EOP relies heavily on measures of aggregate consumption at the household level in assessing the extent of poverty and assessing policies. It argues that, with reasonable allowances for differences in household size and (possible) demographic composition and for differences in the prices faced, consumption provides a good measure of economic welfare–command over commodities. such as food, clothing, and housing.
However, EOP also recognizes that even a comprehensive consumption measure leaves things out, notably access to non-market goods and intra-household inequalities. So one also needs supplementary data on these things to obtain a more complete picture.
The Human Development Index (HDI) aggregates country-level attainments in life expectancy, schooling and income per capita. Each year’s rankings by the HDI are keenly watched in both rich and poor countries.
The trade-offs built into any composite index used for assessing social progress are crucial to assessing that index and its implications for development policy. Surprisingly, however, the trade-offs between attainments embodied in indices such as the HDI are rarely given much attention—the HDRs do not appear to have ever quantified the trade-offs incorporated in the HDI. Given that these indices aggregate “income” and “non-income” dimensions of welfare they imply monetary valuation for the latter.
Consider the HDI’s valuation of life expectancy. The following figure gives my calculations of the monetary value that the HDI implicitly attaches to an extra year of life. More details on how these calculations are done can be found in my paper, “Troubling trade-offs in the HDI.”
The HDI’s implicit valuation of extra life expectancy
The implied value of life in the HDI varies from very low levels in poor countries—the lowest value of $0.51 per year is for Zimbabwe, representing less than 0.3% of this country’s (very low) mean income—to almost $9,000 per year in the richest countries, which is around 10% of their incomes. Given Zimbabwe’s low income, the new HDI gives a marginal weight on life expectancy for 2010 of only 0.0017 per year. Yet Zimbabwe’s life expectancy in 2010 of 47 years is the fourth lowest in the world.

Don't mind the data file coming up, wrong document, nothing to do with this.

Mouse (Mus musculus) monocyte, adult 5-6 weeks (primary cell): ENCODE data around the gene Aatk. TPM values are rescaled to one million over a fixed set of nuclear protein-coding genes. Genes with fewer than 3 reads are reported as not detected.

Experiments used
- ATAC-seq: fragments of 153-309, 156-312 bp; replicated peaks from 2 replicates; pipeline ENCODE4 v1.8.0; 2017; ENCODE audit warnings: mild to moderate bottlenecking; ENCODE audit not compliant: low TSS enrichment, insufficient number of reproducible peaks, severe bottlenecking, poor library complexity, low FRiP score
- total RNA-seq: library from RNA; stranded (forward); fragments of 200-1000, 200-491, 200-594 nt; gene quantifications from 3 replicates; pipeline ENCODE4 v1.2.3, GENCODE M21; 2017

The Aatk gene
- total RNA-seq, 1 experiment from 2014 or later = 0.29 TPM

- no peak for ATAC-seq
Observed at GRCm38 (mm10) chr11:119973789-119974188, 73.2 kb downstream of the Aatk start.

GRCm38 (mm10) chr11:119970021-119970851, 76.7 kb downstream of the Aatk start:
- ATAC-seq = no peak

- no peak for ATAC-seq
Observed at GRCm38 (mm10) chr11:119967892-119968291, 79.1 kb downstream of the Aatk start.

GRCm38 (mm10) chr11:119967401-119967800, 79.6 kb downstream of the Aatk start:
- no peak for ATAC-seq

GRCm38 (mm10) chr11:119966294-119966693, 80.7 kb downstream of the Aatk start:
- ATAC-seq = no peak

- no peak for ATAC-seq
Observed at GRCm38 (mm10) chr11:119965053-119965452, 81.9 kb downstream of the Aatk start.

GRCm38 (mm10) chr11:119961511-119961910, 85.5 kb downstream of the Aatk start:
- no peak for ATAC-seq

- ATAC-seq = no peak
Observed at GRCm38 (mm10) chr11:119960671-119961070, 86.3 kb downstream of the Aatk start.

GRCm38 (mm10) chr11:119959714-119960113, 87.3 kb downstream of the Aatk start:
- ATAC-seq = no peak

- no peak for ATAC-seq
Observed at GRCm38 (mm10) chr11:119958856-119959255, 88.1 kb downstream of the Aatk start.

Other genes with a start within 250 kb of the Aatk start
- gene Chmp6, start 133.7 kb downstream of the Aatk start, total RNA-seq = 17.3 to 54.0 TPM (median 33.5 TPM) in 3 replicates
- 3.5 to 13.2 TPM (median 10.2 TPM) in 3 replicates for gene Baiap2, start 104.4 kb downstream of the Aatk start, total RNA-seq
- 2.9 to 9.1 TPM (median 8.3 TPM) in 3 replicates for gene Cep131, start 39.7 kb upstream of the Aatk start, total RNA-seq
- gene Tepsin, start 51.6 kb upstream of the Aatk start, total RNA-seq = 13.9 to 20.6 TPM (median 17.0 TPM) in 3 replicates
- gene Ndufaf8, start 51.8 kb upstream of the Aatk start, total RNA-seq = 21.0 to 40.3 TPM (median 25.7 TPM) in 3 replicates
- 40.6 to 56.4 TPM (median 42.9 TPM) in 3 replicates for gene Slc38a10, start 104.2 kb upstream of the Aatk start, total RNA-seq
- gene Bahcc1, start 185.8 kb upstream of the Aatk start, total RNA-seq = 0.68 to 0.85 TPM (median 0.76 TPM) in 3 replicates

By contrast, the new HDI’s valuations of the gains from extra schooling seem unreasonably high—many times greater than the economic returns to schooling. These troubling tradeoffs could have been largely avoided using a different aggregation function for the HDI, while still allowing imperfect substitution.
While some difficult value judgments are faced in constructing and assessing the HDI, making its assumed tradeoffs more explicit would be a welcome step.
This reflects a a common set of concerns about the (increasingly popular) composite indices of development, including the World Bank’s Doing Business Indicators. The weights are mostly arbitrary, not given sufficient critical attention by users, and there is a large degree of uncertainty about the precise rankings. While we can be reasonably confident about the top and bottom deciles of countries, there is much uncertainty about the middle 80%. This is shown in “The Tyranny of International Index Rankings,” by Bjørn Høyland, Kalle Moene and Fredrik Willumsen. For a more general discussion of the concerns about this class of indices see my paper, “Mashup Indices of Development”.
Across the globe, kids from poorer families tend to get less schooling. This has long been seen as an important reason why poverty can persist across generations. This graph illustrates the socioeconomic disparities in schooling completion rates. Amongst countries where 50% of those aged 15-19 had completed grade 6, the mean completion rate was 76% for the richest quintile of families but only 24% amongst the poorest.
Source: Estimates from Deon Filmer’s “Educational Attainment and Enrollment Around the World.” The poorest 20% and richest 20% are identified using a composite “wealth index” based on the Demographic and Health Surveys.
Notice that the absolute gap in schooling tends to rise in the earl stages of a generalized expansion in schooling. This has implications for the evolution of earnings inequality, as discussed in EOP Chapter 8.
The quality of schooling is another issue. School enrollment does not imply attendance, and attendance does not imply learning. In India, for example, tests of school age children have found much less progress in knowledge than enrollments; see the ASER report on Trends over Time.
There are socioeconomic gradients in many other non-income dimensions of welfare, including mortality and morbidity, nutritional status, and exposure to violence. See EOP Chapter 7 for more.